Tag: Greek life
Jun. 9, 2017
TKE: Reviewing recent years
Tau Kappa Epsilon, Alpha Tau chapter, has been on Drexel’s campus for 77 years and is the university’s longest-standing fraternity.
May. 26, 2017
More questions than answers
Drexel University officially announced May 25 that the Alpha Tau chapter of Tau Kappa Epsilon will be suspended for five years — but to us, TKE’s suspension leaves more questions than answers.
May. 12, 2017
Speak up about sexual assault
Two incidents of sexual assault were reported at Drexel University’s Tau Kappa Epsilon fraternity recently, alleged to have happened between April 28 and May 4. Now, the fraternity has been suspended temporarily while an investigation is conducted.
May. 9, 2017
Drexel statement: TKE placed on interim suspension amid sexual assault allegations
A Public Safety Advisory was sent to the Drexel University Community May 5 regarding two allegations of sexual assault at the Tau Kappa Epsilon fraternity.
Mar. 17, 2017
Optimizing the college experience
Being involved in a Drexel University student organization is something that can have all kinds of different benefits.
Nov. 4, 2016
Ignoring sorority stereotypes
I never thought I was going to join Greek life. Throughout my entire childhood, I watched movies and TV shows that twisted Greek life from being focused on philanthropy and sisterhood into a life of mere partying. Worried about hazing, constant drinking and the idea of strange ceremonies, I had no desire to join Greek life.
Mar. 13, 2015
Greek Life needs self-scrutiny
In October of 2014, the Dartmouth College student newspaper, conveniently called simply “The Dartmouth,” ran a front-page editorial titled “Verbum Ultimum: Abolish the Greek System.” That may be a little heavy-handed here at Drexel University, and the Editorial Board is not of the opinion that the Greek System at Drexel ought to be abolished. However, it goes to show that at other universities, Greek life has gotten completely out of hand. Seemingly every year, there is an incident reported about hazing going wrong (if there is such a thing as a hazing going “right”), and someone is severely injured or killed. Or someone is date-raped at a party. Or some fraternity is caught dealing hard drugs. And so on. Most recently, a video has surfaced of Sigma Alpha Epsilon brothers at University of Oklahoma singing an old, racist song. As a result, the chapter has been disowned by SAE, and the university has expelled two students. Justice, it seems, has been served, at least in this instance. It’s essential for national fraternity chapters to keep tabs on their local university chapters. While SAE was quick to shut down their wayward chapter and condemn their actions, the culture that developed there should never have been allowed to exist in the first place. Here at Drexel, we’re privileged to have Greek Life, which in general isn’t guilty of extreme hazing, racism or Geneva Convention violations that plague other universities. We hope that it stays that way. We also have to say to those considering Greek life that if you experience hazing, discrimination, or behavior that otherwise makes you feel uncomfortable, report it, and if that doesn’t work, find a way out. It’s not the end-all-be-all to join a fraternity or sorority at Drexel; there are other options and other student organizations to join. Student organizations ought to take pride in treating their members with respect and dignity. While they should understand that they do not have all of the same aspects that a fraternity would, they have one thing in common: students. We must respect all of these students so that they can grow to become great, respectable leaders of the organizations that we will entrust them with. It’s important to remember that we are not only training students to be leaders of an organization but also to be leaders in business, academia and government. As such, Greek or not, all organizations need to remain conscious of the values they instill in their members.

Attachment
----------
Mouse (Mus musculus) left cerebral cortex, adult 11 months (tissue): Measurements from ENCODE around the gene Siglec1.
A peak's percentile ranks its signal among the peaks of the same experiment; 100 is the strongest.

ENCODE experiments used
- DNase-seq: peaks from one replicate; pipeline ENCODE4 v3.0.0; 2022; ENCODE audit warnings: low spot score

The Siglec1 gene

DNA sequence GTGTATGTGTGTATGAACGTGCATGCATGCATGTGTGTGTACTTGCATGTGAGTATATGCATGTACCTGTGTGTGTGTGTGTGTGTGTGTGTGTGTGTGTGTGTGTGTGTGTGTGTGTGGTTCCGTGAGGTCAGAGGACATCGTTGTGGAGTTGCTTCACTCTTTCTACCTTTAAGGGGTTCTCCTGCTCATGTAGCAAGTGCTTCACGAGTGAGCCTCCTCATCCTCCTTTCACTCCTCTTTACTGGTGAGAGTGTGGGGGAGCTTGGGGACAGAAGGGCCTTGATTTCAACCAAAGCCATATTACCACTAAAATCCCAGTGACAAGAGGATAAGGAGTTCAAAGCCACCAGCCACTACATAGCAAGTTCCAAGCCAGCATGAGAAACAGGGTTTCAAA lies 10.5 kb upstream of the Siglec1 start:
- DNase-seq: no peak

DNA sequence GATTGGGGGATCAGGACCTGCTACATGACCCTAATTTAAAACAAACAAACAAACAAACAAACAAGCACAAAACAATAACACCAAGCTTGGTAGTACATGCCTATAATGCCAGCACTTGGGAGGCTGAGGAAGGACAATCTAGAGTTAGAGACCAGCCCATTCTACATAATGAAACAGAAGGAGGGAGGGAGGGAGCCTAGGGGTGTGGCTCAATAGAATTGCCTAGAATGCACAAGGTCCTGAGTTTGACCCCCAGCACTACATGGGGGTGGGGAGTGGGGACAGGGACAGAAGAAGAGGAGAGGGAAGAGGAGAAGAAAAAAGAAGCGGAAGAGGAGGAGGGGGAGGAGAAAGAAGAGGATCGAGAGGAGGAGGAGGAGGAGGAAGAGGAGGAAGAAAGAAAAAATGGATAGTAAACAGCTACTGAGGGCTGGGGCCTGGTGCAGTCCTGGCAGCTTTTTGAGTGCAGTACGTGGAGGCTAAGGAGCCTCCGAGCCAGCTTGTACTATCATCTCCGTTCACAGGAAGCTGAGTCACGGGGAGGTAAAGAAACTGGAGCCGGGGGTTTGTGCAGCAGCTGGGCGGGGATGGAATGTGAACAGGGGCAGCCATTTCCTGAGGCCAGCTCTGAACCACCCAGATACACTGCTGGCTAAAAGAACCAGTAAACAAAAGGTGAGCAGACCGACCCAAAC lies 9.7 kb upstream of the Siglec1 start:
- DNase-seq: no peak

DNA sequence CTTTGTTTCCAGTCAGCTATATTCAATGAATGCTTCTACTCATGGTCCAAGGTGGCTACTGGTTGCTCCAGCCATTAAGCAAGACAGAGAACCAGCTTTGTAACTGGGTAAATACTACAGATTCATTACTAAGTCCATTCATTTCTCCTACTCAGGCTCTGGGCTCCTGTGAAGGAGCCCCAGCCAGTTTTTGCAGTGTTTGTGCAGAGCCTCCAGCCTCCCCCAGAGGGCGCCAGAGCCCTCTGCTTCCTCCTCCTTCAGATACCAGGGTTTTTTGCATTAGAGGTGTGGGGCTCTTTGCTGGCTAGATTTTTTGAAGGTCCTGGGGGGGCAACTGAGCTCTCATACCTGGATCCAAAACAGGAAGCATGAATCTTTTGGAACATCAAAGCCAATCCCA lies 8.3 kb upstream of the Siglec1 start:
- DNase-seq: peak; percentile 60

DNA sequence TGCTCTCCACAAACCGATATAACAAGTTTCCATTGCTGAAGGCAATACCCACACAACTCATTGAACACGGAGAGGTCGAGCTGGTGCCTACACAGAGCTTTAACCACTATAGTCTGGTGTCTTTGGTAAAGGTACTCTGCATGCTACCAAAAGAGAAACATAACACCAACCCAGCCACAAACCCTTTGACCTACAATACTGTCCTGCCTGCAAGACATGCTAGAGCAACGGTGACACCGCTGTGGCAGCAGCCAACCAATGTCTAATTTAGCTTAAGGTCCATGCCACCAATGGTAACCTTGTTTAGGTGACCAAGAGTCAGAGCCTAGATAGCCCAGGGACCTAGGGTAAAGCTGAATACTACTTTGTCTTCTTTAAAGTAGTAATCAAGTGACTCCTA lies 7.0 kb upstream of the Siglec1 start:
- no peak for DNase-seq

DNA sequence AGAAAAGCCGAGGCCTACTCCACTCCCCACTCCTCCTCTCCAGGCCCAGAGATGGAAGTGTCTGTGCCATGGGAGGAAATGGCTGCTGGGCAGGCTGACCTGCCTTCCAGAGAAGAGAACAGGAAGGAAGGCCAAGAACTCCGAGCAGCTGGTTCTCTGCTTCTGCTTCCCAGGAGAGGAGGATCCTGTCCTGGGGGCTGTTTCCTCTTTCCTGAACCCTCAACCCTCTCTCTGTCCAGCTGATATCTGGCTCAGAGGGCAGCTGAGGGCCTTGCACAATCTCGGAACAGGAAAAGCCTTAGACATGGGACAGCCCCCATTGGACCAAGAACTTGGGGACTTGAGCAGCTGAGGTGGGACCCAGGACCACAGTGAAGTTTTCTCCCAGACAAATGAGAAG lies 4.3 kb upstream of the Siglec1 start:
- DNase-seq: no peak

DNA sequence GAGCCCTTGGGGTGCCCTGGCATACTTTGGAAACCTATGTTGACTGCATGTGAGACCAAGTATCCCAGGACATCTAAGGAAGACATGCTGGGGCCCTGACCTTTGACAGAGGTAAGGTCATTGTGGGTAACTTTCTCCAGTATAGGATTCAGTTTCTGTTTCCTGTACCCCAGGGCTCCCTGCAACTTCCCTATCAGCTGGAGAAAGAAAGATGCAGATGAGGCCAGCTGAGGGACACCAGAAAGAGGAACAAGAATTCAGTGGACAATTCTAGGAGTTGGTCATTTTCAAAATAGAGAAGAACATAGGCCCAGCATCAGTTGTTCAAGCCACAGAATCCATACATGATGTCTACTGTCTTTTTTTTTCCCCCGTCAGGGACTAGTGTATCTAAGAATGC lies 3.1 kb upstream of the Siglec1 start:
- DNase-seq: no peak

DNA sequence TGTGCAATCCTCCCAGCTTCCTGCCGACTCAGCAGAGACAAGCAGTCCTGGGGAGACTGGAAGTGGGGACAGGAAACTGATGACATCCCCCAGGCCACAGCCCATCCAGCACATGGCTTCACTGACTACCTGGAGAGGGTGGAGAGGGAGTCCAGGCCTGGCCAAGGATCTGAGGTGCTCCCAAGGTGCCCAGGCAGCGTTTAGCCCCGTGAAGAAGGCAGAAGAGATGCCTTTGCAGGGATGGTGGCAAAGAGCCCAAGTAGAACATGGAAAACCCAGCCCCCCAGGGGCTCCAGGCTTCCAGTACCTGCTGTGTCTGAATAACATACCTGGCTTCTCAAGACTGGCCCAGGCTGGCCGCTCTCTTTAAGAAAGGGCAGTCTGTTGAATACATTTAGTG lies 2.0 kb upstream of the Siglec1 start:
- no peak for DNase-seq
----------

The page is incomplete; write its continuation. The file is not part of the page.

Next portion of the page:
Jun. 6, 2014
TKE Alpha Tau suspended again
The Tau Kappa Epsilon, Alpha Tau fraternity chapter was put on interim suspension by its local board of advisers as of May 23. The decision has been supported by the national TKE headquarters and the University, which also put the fraternity on interim suspension May 30.
Apr. 18, 2014
Greek Week guided by new rules